The impact of trauma occurs on various levels and can interfere with a person’s ability to function in daily life, affecting relationships, work, physical and mental health as well as personal development. How a person responds to trauma is dependent on so many things, including how pervasive and prolonged the trauma was, the context in which it took place (family setting, school, work etc) and type of life experiences before and after the trauma was experienced, particularly in regard to the amount of appropriate care and support the person received.
Traumatic events can happen to anyone. They can cause a range of reactions, some of which are normal, involving distress but for some people the reactions may last longer or be more severe leading to a range of reactions such as hypervigilance, being easily startled, disturbed sleeping patterns, heightened levels of distress, and flashbacks to name a few. Any person who has experienced a traumatic event(s) will know how debilitating it can be, including negatively impacting upon the ability to function in daily life, affecting relationships, work, physical and mental health as well as personal development. Trauma can cause a variety of problems including depression, anxiety, eating disorders, substance misuse, risk taking behaviours, anger management difficulties, Post-Traumatic Stress Disorder (PTSD) and dissociative disorders. Whilst this list is not meant to be exhaustive it helps to show that each person responds to trauma differently.
Types of trauma
Severe traumas (otherwise known as "big-T" traumas) include repeated, prolonged, overt physical and sexual abuse as a child, as well as disasters, conflicts or wars and violent crimes. However, sometimes a child may have a general perception of neglect, loss, deprivation or lack of appropriate parental care; these experiences are often referred to as "small-T" traumas. Yet both types of trauma, as well as single-incident traumas such as a car accident, can result in severe symptomatology for the person to the extent that the trauma continues to intrude in their life. For example, they may experience flashbacks, a sense of reliving the traumatic event, hypervigilance to reminders of the trauma, sleep problems, loss of appetite, irritability, anxiety, nightmares, difficulty concentrating, avoidance of triggers that remind them of the trauma, feeling detached from and not trusting others, anger problems and other symptoms not mentioned here.
Experiencing a traumatic event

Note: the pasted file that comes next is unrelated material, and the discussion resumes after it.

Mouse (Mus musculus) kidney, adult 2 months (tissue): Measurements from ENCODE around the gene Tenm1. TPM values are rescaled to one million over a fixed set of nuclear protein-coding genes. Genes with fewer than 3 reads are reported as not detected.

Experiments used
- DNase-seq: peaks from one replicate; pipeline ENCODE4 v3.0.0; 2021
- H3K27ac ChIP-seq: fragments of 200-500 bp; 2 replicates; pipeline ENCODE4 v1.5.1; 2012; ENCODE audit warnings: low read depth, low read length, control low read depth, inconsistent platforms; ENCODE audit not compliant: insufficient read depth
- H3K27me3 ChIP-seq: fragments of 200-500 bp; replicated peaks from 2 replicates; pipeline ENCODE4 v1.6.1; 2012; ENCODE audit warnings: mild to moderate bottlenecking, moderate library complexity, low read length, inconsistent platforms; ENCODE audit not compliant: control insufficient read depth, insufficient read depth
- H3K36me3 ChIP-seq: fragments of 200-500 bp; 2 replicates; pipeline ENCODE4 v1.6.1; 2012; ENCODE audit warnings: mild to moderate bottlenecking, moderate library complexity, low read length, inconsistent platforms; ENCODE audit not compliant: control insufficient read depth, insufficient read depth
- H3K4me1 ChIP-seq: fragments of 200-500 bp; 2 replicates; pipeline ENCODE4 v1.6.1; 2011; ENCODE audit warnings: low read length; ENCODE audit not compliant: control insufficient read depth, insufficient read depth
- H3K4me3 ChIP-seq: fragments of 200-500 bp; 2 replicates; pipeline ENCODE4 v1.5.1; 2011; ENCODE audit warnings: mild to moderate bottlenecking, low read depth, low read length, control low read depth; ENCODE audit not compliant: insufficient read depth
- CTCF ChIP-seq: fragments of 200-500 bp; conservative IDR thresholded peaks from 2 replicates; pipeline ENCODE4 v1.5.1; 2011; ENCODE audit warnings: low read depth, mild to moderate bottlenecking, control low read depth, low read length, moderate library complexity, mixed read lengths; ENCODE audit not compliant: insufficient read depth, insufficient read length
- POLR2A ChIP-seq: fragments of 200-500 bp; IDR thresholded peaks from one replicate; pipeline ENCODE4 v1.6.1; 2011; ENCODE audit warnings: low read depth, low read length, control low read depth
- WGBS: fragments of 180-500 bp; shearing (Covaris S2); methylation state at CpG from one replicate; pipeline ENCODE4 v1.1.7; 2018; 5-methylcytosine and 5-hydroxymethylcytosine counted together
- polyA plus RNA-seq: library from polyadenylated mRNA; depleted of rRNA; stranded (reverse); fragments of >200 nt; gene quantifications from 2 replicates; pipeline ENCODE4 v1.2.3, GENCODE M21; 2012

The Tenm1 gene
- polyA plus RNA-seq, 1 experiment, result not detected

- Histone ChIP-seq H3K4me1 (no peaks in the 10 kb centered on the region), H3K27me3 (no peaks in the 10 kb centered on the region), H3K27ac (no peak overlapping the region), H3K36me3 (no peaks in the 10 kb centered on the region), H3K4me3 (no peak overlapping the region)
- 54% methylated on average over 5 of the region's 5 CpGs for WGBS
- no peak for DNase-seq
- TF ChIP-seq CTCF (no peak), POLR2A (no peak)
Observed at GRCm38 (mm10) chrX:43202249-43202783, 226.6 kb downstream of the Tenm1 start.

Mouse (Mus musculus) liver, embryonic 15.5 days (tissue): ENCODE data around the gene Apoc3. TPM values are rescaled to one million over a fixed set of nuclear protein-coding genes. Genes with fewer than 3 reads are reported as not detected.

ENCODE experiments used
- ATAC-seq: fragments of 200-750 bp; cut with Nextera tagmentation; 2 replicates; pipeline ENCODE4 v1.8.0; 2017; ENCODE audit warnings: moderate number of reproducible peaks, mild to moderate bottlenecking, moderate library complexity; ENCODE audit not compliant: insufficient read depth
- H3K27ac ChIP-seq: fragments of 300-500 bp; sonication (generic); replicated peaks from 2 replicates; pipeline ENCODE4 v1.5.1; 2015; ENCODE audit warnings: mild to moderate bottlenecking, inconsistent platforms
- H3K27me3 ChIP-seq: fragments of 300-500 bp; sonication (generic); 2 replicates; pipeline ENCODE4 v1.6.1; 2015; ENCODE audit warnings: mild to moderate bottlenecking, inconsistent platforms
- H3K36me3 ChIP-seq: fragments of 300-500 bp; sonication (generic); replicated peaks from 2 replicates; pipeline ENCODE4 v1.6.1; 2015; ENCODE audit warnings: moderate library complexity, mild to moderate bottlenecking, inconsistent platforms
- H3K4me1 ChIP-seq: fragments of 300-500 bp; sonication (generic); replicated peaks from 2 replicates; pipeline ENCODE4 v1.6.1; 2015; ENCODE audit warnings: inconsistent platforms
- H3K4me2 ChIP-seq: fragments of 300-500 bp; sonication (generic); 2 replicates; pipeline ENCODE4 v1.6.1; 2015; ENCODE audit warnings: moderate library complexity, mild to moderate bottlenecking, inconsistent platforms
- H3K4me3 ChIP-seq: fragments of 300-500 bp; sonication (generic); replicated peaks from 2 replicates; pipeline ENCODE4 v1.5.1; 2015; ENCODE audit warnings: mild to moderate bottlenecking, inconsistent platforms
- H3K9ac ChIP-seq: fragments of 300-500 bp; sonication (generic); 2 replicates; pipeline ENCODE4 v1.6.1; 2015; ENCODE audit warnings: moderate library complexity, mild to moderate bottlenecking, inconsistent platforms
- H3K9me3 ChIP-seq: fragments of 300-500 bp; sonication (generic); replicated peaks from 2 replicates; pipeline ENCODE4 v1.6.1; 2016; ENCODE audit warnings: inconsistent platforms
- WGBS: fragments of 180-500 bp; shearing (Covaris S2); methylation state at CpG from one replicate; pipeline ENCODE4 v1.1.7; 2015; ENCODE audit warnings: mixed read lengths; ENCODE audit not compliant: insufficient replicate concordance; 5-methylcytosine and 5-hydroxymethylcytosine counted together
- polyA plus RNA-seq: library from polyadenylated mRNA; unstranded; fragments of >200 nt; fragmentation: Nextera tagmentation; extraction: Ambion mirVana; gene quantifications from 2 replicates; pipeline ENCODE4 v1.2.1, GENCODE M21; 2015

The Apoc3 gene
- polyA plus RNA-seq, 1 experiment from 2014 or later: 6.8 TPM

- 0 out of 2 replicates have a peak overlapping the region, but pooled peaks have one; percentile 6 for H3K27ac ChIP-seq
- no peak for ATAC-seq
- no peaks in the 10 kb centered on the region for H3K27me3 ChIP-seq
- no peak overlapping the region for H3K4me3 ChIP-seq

When people experience a trauma, they automatically attempt to survive it by using their natural, survival instincts which are body led, rather than conscious decisions made by a ‘thinking brain’. What this means is that behaviours during a trauma will be guided by the nervous system, Hyper (fight / flight) and Hypo (freeze / submit) arousal. However, in order to engage these behaviours, the ‘thinking brain’ (controls executive functioning is shut-down in order to allow the body to respond appropriately. As a consequence although the trauma is survived there may be little or no memory of the event, although body sensations connected to the experience can remain. Thus, after the traumatic event is over, people continue to experience frightening, somatic (or body) disturbances such as increased heart rate, rapid breathing, heart palpitations, cold sweating, ‘jumpiness’ or hypervigilance without knowing the reasons why, or that they are responding to events and feelings from the past. This can then lead to symptoms as described above. If not treated appropriately, long-term experiencing of the somatic disturbance, and the above symptoms, can lead to fatigue, exhaustion, sense of hopelessness and the sensation of constant threat and danger, including the desire to run, fight or freeze as an instinctive response a stressful situation is experienced.
Where there has been repeated prolonged trauma, we often find that a person has traumatic responses that include more than the typical post trauma symptoms. These complex posttraumatic response patterns are best understood as a spectrum of conditions rather than a single disorder. People with complex posttraumatic responses often have difficulty regulating their emotions, experience problems in their relationships with others including lack of trust, hostility and a sense of emptiness, struggle with perceptions of self, and the world generally seems frightening leading to a constant state of readiness.
Complex trauma therapies
We believe that traditional talk therapies are not enough to address the somatic and emotional legacy of trauma. Therefore, in our practice we use a range of modalities to reprocess key elements of traumatic events. There is no requirement when using these therapies to request a full narrative recall of the event. In other words, it is possible to process the traumatic event without telling the whole story; something many people with traumatic experiences spend most of their time trying to avoid. Not surprisingly they can often avoid therapy as well for fear of having to “tell the whole story”. Instead very gentle and empowering techniques, including mindfulness, help the person feel in control of their trauma related body responses. Thereafter, they are helped to rework emotional responses and meaning-making associated with their long-term physical sensations.
Learn more about Complex Trauma and Dissociation
Please feel free to get in touch with us to discuss Complex Trauma and Dissociation. More information on Complex Trauma and Dissociation is available from the European Society for Trauma and Dissociation, alternatively, read more about Howard Psychology psychological therapies.